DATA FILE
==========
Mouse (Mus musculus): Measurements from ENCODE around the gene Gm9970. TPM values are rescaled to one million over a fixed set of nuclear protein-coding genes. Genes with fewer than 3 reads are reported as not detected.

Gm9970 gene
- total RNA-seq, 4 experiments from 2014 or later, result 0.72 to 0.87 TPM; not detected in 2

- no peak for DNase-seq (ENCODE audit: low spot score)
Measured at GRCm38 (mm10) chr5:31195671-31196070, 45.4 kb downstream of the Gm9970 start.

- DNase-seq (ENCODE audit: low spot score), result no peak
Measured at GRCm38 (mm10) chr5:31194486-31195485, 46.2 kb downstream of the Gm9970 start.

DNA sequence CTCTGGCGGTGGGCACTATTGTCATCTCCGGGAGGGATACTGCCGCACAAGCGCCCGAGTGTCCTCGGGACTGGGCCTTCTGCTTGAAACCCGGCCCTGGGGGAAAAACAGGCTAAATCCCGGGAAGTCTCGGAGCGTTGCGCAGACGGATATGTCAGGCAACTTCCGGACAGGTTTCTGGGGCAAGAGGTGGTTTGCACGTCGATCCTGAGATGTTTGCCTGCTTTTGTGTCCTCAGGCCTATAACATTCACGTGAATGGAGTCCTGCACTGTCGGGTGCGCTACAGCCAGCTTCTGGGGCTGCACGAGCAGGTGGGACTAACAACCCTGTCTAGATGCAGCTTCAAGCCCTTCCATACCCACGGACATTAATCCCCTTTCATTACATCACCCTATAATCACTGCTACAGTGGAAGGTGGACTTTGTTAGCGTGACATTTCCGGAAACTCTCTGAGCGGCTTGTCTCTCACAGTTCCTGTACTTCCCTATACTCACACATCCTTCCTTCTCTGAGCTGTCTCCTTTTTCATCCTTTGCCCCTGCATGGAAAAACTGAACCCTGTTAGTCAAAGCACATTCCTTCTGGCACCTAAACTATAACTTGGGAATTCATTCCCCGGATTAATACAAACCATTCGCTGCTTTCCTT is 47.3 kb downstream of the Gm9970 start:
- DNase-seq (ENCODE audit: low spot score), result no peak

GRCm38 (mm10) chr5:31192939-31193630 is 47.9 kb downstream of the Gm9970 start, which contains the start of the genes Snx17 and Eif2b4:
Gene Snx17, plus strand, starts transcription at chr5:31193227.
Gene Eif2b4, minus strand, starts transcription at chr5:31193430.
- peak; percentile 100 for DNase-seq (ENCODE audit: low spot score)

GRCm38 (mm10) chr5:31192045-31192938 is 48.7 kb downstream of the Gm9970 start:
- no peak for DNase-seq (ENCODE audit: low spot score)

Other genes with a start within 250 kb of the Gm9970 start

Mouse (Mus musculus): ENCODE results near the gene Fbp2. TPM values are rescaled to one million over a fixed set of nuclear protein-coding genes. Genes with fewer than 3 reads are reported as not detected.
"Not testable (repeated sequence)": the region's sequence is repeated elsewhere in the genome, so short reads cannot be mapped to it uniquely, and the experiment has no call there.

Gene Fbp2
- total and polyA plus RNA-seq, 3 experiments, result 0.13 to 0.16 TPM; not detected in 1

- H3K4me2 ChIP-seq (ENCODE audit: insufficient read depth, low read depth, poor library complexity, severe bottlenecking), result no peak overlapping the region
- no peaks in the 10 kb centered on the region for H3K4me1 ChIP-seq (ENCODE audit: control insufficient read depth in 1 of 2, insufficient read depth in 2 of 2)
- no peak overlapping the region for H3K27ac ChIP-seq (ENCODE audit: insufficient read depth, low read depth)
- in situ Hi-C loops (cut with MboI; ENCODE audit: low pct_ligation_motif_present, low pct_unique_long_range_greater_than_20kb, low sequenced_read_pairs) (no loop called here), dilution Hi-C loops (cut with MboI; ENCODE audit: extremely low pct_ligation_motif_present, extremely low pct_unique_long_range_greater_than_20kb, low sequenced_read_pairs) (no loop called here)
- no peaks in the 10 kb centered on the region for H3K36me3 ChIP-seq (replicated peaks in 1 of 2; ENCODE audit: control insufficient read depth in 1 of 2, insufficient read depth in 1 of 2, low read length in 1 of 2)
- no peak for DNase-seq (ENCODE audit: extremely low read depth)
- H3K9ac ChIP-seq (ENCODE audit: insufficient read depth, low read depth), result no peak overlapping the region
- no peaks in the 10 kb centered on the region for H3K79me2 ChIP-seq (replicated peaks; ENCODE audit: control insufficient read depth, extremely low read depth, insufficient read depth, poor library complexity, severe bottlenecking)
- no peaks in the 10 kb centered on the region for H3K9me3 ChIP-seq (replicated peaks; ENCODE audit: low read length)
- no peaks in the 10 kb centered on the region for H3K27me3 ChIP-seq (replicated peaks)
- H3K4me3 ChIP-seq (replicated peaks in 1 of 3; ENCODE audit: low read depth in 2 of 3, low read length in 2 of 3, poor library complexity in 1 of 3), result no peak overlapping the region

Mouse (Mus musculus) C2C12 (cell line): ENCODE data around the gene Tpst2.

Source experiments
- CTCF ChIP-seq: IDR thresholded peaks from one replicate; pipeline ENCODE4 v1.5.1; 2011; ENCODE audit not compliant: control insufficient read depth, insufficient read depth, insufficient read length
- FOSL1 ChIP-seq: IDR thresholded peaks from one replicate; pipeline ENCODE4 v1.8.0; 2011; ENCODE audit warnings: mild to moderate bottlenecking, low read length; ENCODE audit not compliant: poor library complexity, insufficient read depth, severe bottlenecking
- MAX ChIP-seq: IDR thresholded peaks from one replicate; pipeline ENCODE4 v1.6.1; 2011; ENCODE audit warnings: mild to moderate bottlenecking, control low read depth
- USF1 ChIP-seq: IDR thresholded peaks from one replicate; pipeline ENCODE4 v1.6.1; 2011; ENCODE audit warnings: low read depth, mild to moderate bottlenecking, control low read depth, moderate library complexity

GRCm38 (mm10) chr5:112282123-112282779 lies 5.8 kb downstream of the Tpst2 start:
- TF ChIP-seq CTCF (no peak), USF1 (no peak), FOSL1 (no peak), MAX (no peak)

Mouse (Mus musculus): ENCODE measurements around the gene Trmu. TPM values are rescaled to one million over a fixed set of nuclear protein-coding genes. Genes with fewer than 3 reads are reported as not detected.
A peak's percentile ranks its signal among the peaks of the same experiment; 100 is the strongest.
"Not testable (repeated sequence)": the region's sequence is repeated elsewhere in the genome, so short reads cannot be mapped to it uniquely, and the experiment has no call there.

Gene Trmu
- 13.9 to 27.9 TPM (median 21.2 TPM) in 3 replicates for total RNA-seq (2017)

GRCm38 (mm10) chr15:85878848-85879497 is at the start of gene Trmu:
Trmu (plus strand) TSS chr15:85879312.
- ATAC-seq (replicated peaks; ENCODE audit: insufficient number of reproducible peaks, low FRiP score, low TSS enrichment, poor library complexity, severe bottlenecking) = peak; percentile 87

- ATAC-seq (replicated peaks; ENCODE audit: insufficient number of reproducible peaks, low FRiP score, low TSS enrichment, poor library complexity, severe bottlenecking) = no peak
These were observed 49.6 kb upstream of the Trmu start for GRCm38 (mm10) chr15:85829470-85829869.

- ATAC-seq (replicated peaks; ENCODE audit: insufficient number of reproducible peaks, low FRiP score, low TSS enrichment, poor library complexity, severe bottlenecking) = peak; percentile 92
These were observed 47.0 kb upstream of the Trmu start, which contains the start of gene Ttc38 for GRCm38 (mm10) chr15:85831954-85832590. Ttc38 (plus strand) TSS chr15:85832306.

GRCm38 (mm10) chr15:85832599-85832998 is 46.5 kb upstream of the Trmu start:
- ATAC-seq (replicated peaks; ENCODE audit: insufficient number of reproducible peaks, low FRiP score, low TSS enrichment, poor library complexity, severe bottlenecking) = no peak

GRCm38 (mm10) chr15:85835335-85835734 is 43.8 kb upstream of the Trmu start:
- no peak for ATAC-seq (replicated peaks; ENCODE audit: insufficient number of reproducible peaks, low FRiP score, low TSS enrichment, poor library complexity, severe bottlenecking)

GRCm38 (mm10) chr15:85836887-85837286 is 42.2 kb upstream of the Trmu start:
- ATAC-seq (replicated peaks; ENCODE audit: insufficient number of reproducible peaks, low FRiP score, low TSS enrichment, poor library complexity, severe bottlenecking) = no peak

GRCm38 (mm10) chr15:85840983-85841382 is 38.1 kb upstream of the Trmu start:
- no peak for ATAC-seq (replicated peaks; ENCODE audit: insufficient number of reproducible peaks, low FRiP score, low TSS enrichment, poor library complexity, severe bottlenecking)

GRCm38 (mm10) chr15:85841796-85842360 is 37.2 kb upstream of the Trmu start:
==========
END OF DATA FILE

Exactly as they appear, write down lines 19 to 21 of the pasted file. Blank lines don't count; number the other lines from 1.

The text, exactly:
Gene Fbp2
- total and polyA plus RNA-seq, 3 experiments, result 0.13 to 0.16 TPM; not detected in 1

- H3K4me2 ChIP-seq (ENCODE audit: insufficient read depth, low read depth, poor library complexity, severe bottlenecking), result no peak overlapping the region